A little spookier than the way the character looked on the TV show.

rita saban brands"Power Rangers" opens in theaters March 24, 2017.

SEE ALSO: Then and Now: How Taylor Swift went from tween country wannabe to global pop superstar

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Princes William and Harry lived out every fan's dream and visited the 'Star Wars' set

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Prince William and his brother Prince Harry went on a trip that would make any "Star Wars" fan jealous.

The two recently visited Pinewood Studios, the production set of "Star Wars: The Force Awakens" and the next film in the new trilogy. Their trip included meetings with English actors John Boyega (Finn) and Daisy Ridley (Rey), Mark Hamill (Luke Skywalker), BB-8, and even Chewbacca himself.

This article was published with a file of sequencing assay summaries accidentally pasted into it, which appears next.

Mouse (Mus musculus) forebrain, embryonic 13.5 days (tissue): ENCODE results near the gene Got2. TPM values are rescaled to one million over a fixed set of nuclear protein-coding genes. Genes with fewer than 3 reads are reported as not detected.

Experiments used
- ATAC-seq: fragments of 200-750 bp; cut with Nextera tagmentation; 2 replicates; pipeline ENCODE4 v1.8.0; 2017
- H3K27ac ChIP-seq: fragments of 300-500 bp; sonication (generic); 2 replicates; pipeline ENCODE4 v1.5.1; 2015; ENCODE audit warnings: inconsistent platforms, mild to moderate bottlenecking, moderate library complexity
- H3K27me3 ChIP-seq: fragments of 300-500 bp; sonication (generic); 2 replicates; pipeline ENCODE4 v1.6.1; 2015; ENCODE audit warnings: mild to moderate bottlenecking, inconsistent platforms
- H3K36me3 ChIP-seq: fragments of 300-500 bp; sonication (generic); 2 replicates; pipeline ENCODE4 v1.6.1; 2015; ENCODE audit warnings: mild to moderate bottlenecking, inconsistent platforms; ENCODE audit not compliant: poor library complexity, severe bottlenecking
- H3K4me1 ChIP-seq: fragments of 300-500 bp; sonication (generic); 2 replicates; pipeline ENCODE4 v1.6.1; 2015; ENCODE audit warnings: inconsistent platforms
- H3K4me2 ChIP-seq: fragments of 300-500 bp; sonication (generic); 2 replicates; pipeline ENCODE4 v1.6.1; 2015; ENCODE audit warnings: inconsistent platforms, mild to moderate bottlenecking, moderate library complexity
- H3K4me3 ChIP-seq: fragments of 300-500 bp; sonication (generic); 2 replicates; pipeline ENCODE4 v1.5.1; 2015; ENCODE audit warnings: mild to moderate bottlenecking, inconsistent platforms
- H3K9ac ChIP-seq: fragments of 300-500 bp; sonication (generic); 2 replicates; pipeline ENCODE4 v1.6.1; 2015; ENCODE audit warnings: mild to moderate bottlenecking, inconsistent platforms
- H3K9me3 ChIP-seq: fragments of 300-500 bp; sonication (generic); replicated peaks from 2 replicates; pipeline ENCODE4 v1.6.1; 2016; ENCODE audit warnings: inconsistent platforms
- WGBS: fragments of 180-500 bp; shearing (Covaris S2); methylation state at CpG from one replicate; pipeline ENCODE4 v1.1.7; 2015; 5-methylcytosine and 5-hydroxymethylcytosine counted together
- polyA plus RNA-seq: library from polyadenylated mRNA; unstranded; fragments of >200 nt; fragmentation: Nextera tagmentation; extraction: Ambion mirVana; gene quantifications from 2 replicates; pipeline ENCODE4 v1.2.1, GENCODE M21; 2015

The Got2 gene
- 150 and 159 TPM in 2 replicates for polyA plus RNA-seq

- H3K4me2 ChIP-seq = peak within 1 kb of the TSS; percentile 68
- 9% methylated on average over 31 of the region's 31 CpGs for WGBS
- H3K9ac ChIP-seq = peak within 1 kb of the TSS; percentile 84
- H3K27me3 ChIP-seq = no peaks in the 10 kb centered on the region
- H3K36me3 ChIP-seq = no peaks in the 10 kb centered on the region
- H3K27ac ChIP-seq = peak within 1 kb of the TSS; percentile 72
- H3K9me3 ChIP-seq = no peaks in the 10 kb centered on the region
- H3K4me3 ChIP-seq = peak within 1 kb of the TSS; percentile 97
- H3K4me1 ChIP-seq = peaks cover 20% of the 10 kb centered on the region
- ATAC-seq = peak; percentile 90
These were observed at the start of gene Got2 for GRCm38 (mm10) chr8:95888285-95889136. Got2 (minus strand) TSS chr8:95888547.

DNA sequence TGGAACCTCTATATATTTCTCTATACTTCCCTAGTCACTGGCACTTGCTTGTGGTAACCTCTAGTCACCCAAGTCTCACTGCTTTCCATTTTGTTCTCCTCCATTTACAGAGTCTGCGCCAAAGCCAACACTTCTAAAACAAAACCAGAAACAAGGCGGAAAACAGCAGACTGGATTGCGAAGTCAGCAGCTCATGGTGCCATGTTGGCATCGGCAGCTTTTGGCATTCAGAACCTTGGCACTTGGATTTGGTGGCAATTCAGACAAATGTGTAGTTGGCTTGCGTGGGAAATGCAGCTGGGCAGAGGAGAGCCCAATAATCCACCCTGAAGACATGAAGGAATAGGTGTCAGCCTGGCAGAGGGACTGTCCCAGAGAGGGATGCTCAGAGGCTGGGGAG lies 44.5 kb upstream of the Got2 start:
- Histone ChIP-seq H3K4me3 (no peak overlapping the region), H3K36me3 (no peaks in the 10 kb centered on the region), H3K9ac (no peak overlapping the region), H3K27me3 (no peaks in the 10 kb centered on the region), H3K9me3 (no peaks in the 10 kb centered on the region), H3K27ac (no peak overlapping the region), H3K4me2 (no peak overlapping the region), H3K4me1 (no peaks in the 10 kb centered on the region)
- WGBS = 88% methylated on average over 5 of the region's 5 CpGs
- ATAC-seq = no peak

Kensington Palace shared a few photos on their official Instagram page and even more on their Twitter account. Keep reading to see more of their trip to a galaxy far, far away.

The "Star Wars" crew assembled at Pinewood Studios with Prince Harry and Prince William.



Princes William and Harry look on at a model of C-3PO.



Prince William is as mesmerized by BB-8 as everyone else.



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Denzel Washington and Chris Pratt reboot a Western classic in action-packed 'Magnificent Seven' trailer

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mag seven 2 Sony

It's time to head back to the Old West with Denzel Washington, Chris Pratt, and other recognizable names in the first trailer for the reboot of the classic "The Magnificent Seven."

The original 1960 John Sturges film starred Yul Brynner and Steve McQueen, who enlist a group of hired guns to save villagers from Mexican bandits.